|Inside: 1 GHz Pentium III-M, 256 MB RAM, 40 GB HD, 8 MB AGP 2X graphics card, 8X DVD/CD-RW combo drive|
|Outside: 13.3 inch XGA display, touchpad pointing device, fullsized keyboard, external 3.5 inch floppy drive (USB)|
|Ports: USB, FireWire (IEEE 1394), PC Card slot (Type II) VGA|
|Communications: Integrated V.90 56K modem, integrated 10/100 Ethernet, integrated 802.11b wireless networking|
|Dimensions: 11.3 inches (W) x 9.3 inches (D) x 1.3 inches (H), 4.4 lbs|
Skinny: Fujitsu’s been quietly putting out solid, notebooks for past several years. This entry in the Lifebook S series no exception.
Slightly larger footprint required to accommodate both internal optical drive and 13.3 inch display. Screen was a pleasure to use — except on Metro North. Truth is, while Lifebook’s quite light (4.4 pounds), it’s a perfect example of how seemingly small computers start to look real large when you hop on a train or a plane.
One for-instance: first time we took Lifebook S on 5:01 to, we sat in seat next to investment-banker type. Young gun pulled out gigantic Dell Inspiron computer. Not to be outdone, we grabbed the Lifebook. Mistake. The two of us sat there, jockeying for elbow room, trying to get our large-screened computers to somehow open past 90 degrees. Thought gun play might break out. Fortunately, conductor had some Pez in his change dispenser. That soothed us.
Not overly wild about the keyboard layout on Lifebook, nor the period key, which is half-size. Wasn’t thrilled either with Page Up and Page Down keys — have to depress the function key to get them to work. Depressing. Loved the action of keyboard, however. Very springy. Reminded us of action of the Dell x200… Programmable buttons above the function key row allows you to launch a program with a single push. Nice touch. Another thoughtful feature: scroll button located between two mouse clickers.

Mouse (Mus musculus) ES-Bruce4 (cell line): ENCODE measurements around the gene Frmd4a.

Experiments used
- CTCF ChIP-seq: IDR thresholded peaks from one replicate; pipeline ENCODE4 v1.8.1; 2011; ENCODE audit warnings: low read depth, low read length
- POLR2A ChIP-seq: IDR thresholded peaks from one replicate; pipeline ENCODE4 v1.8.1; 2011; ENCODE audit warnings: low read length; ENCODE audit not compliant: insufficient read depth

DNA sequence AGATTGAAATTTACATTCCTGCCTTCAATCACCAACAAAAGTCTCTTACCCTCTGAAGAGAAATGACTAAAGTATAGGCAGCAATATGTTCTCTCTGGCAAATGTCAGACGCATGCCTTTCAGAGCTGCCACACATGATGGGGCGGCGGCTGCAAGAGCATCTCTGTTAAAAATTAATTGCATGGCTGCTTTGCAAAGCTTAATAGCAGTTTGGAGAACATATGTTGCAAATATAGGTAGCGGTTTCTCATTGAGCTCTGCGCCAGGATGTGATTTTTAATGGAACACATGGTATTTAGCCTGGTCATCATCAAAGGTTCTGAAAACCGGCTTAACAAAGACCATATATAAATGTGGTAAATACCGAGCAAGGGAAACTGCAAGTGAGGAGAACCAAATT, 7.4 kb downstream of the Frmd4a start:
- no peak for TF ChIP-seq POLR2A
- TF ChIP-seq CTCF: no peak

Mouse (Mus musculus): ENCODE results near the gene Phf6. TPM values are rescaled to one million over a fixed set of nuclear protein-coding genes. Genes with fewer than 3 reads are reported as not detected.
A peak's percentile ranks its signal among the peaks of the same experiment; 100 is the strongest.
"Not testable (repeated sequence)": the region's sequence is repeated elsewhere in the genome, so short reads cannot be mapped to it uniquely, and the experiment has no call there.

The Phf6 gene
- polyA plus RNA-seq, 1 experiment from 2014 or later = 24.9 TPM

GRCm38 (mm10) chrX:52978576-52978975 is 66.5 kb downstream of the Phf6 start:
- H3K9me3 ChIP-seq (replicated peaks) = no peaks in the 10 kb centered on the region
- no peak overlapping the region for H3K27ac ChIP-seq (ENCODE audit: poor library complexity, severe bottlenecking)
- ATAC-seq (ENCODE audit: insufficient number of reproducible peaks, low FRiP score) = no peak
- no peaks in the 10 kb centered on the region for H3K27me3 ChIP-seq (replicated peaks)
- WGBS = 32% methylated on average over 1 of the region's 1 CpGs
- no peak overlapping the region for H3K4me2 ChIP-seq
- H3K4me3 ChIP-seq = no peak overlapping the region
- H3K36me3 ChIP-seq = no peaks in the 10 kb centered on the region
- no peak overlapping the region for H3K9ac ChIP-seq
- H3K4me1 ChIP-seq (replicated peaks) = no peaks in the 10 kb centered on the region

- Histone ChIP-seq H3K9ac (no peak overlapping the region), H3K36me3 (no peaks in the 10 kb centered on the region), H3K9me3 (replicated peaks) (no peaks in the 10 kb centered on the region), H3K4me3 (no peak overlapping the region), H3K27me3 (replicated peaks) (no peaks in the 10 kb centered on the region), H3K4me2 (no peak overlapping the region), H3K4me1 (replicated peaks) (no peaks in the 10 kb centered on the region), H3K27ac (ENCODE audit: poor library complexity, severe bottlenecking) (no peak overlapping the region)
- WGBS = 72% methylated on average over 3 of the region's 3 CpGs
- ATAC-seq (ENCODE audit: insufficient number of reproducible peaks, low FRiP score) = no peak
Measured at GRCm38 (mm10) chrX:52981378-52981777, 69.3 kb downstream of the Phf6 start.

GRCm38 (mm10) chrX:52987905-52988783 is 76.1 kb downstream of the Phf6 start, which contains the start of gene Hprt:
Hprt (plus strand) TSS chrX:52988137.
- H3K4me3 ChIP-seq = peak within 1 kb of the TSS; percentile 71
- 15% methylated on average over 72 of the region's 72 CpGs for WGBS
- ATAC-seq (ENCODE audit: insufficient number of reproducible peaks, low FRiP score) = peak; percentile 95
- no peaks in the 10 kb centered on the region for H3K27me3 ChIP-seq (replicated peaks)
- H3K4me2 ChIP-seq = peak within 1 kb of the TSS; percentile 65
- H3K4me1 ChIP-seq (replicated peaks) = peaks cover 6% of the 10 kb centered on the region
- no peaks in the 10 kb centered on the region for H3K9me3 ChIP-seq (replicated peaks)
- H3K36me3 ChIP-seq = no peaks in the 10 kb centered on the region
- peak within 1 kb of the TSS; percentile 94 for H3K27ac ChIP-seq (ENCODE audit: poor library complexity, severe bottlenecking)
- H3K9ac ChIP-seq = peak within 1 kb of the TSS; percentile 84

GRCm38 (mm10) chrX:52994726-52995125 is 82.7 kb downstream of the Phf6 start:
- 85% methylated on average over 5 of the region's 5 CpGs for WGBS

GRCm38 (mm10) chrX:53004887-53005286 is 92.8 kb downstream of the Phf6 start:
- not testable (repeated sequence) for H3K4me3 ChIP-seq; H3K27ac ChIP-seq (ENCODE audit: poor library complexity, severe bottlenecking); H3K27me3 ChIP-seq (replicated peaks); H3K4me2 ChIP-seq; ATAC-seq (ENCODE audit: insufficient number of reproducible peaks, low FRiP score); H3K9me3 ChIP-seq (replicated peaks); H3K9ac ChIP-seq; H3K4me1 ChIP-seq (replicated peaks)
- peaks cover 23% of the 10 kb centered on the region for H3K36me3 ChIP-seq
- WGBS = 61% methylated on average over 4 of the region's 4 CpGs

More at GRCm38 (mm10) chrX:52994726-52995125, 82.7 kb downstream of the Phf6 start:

Lifebook made it from Grand Central to New Haven — and then up the Connecticut shore — on one charge. That’s well over two hours. Good stuff, although we didn’t use any peripherals (like the external floppy) or the internal optical drive during the ride. That would have zapped power sooner. Still, one of the best batteries in the roundup.
Fujitsu uses monochrome LCDs for status indicators. Other notebooks use colored light to convey same information. It’s a strange world we live in… External USB 3.5 inch floppy worked flawlessly, but cord was too short… LifeBook did okay on MD test — about on par with most of notebooks in our review. DVD playback was quite good however, despite small amount of memory on video card.
One-year warranty not so hot… If you can live with a 20 gig hard drive and 128 megs of RAM, swell LifeBook S can be had for $1,499. A few years back, an ultralight with a 13.3 inch active matrix XGA screen, a 20 GB hard drive, and 1 GB processor would have come in north of $2,000 — and we mean way north. Sled dog kind of north…
Good sign: more we used LifeBook, more we liked it. If you don’t need to take your computer out of the office a whole lot — or your commuter line is more spacious than Metro North — this is probably the best bet in the buyer’s guide.
(Editor’s Note: Thin is in for notebook computers, but how about the computer makers themselves — how much cash do they keep on hand? See for yourself with the CFO PeerMetrix interactive scorecards.)